13th April 1956: American actor and singer Frank Sinatra at London airport. (Photo by Peter Bolton/Hulton Archive/Getty Images)
This Dec. 12, Frank Sinatra would have turned 100 years old. James Kaplan’s two-part biography of the legendary singer only seems that long.
“The Chairman,” out this week, follows 2010’s “The Voice,” and covers the last 44 years of Sinatra’s life. Both books are documented and researched, but a little much for the casual fan. In 900 pages, Kaplan threatens to overwhelm the reader with exhausting trivialities.
Still, between the lemons — “Robin and the 7 Hoods,” anyone? — and the minutia, there’s plenty of stories that show why Sinatra was such a larger-than-life entertainer.
Luck be a lady
Between his marriages to Ava and Mia, Sinatra had hundreds of rumored flings including, from top left, Kim Novak, Marilyn Monroe, Lauren Bacall, Juliet Prowse, Judith Campbell Exner, and Gloria Vanderbilt.
Frank’s affairs were as numerous as his songs. Between 1954 and 1971, in between brief marriages to Ava Gardner and Mia Farrow, he conducted an incomparable prolific love life with everyone from Hollywood royalty to cigarette girls, all the while, as daughter Tina writes, “failing to make a truly intimate connection with any of the 100s if not thousands of women he bedded.”
And picky! According to his longtime valet George Jacobs, “Kim Novak’s legs were too heavy for him but her face made up for it.”
Judith Campbell Exner, ex-girlfriend of Frank, JFK and mobster Sam Giancana is quoted as saying, “Each girl in Frank’s life has a certain amount of time allotted to her. Except for Ava, of course, who lingered like a haunting refrain.”
The marriage proposals were endless. London Evening Standard Columnist Thomas Wiseman reported, “Frank Sinatra and Lauren Bacall would marry within six months, baring an act of providence or Ava Gardner.” Other near-misses included Juliet Prowse, Gloria Vanderbilt, Marilyn Monroe, Pamela Churchill Hayward and Edith Mayer Goetz, daughter of Metro-Goldwyn-Mayer studio head Louis B. Mayer.
The latter, when asked by Frank to marry him, famously responded, “why Frank, I couldn’t marry you . . . you’re nothing but a hoodlum.”
Lady sings the blues
Sinatra said Billie Holiday was the single biggest influence on his music.Photo: AP; Redferns
Billie Holiday, just eight months older than Sinatra, had been a success long before he was, recording hits while Frank was scrounging for singing gigs in Hoboken.
He was in love with the ragged texture of her voice and her incomparable laid-back phrasing, and in love, too, with Billie herself: her sultry, wounded, distant presence both regal and ravaged.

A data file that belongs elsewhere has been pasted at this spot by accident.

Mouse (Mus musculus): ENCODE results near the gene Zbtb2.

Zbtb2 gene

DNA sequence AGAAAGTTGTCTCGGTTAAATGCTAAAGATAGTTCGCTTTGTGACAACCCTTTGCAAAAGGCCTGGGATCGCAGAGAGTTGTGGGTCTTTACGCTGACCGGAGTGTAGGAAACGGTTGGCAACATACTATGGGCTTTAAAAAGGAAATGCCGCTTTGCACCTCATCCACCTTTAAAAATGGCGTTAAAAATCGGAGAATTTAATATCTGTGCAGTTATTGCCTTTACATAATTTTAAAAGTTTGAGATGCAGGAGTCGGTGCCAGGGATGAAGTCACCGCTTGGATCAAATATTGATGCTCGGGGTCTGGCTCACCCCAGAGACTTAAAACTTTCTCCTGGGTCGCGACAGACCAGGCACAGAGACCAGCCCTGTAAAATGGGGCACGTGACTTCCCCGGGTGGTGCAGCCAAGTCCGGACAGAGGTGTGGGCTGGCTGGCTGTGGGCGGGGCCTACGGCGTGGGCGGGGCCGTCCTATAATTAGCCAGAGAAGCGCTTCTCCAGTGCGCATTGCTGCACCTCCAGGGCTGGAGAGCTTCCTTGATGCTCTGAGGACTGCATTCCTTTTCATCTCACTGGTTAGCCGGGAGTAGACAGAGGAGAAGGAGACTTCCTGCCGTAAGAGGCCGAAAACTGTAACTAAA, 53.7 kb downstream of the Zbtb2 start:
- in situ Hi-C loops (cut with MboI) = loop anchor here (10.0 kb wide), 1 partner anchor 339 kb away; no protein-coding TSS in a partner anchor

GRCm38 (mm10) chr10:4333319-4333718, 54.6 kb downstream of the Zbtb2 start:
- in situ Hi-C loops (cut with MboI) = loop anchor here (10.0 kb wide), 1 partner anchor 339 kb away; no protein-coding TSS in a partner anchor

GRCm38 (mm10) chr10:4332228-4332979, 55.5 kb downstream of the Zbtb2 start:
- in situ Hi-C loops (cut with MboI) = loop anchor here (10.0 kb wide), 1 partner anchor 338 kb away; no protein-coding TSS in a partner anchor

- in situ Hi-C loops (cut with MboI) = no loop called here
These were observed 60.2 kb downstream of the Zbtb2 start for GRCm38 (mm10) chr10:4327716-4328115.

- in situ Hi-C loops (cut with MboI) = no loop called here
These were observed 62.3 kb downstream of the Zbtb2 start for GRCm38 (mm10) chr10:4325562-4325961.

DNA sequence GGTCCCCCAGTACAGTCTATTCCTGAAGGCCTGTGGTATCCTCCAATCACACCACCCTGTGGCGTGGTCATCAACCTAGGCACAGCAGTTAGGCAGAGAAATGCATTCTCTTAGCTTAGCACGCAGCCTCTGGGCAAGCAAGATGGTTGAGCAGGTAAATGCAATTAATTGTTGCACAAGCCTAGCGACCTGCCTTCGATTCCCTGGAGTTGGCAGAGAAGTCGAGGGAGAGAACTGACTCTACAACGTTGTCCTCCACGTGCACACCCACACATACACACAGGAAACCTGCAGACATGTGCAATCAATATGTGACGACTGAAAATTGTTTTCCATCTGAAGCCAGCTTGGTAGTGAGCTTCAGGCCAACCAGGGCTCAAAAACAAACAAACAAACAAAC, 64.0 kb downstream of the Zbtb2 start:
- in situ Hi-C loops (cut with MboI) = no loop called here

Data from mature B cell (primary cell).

“It is Billie Holiday who was, and still remains, the greatest single musical influence on me,” he said.
In July 1959, Holiday, a longtime narcotics addict, lay dying in Harlem’s Metropolitan Hospital. According to Jacobs, he and Frank visited a gaunt and wasted Lady Day in her hospital room, where three cops were stationed at the door. She was thrilled to see Sinatra, who made happy talk about how he’d loved her latest album and how much she’d influenced his phrasing.
“I may have showed you how to bend a note, Frankie, that’s all,” Holiday said. Then she leaned over to him and whispered, so the police couldn’t hear, “Will you cut the s–t, baby, and get me some dope?”
Sinatra, despite his hatred of drugs, tried to get heroin for Holiday as a medical necessity. When that didn’t work, Frank bought it himself from a dealer. With police outside Holiday’s door, though, there was no way to get the drugs through.
Billie’s liver failed, and she went into a coma and died on July 17, 1959. Sinatra was disconsolate, holed up in his apartment, drinking, weeping and playing her records over and over for four days.
Sinatra had thought about marrying Marilyn, just to save her.Photo: Getty Images
1954: American film star Marilyn Monroe (Norma Jean Mortenson or Norma Jean Baker, 1926 – 1962), relaxing on the grass in one of her over the shoulder poses. (Photo by Baron/Getty Images)
Frank was fond of Marilyn Monroe, even buying her a poodle she named Maf — short for “Mafia.” But Jacobs said that his boss was disgusted by Marilyn’s slovenliness and disdainful of her intellect.
Still, Sinatra had considered marrying Marilyn, just to save her.
“He felt if she were his wife, everyone else would back off, give her some space and allow her to get herself together,” a friend recalled. “ ‘No one will mess with her if she’s Mrs. Frank Sinatra,’ he said. ‘No one would dare.’ ”
When Marilyn died, Frank was “devastated,” his valet recalled. Joe DiMaggio was devastated, too, and furious. He blamed the Kennedys — “she was a toy for them,” he said — as well as Sinatra.
DiMaggio organized Marilyn’s funeral and would not invite a single movie star. Frank arrived at the cemetery with bodyguards and tried to force, then bribe, his way in. He was turned away.
Looking for a hit
Sinatra idolized the mob like a young boy would cowboys or soldiers.Photo: Getty Images
25th July 1953: American singer and actor Frank Sinatra performing during a visit to London. Original Publication: Picture Post – 6601 – He Keeps On Crooning – pub. 1953 (Photo by Ronald Startup/Picture Post/Getty Images)
Kaplan chronicles Frank’s lifelong attraction to the mob as deep, genuine and unfortunate.
His long relationship with mobsters Giancana, Joe Fischetti and others had far more to do with mutual admiration than affiliation — he idolized them all his life much as a small boy might idolize cowboys or soldiers.
What did the mob get out of it? Frank was a celebrity, very entertaining and he liked to party; he was Italian like them; they liked to go to the Copa with a broad on their arm to hear him sing “Chicago.”
But the love affair frayed in the summer of 1962. Giancana had agreed to help elect JFK, with the implicit promise that the feds would back off the mob.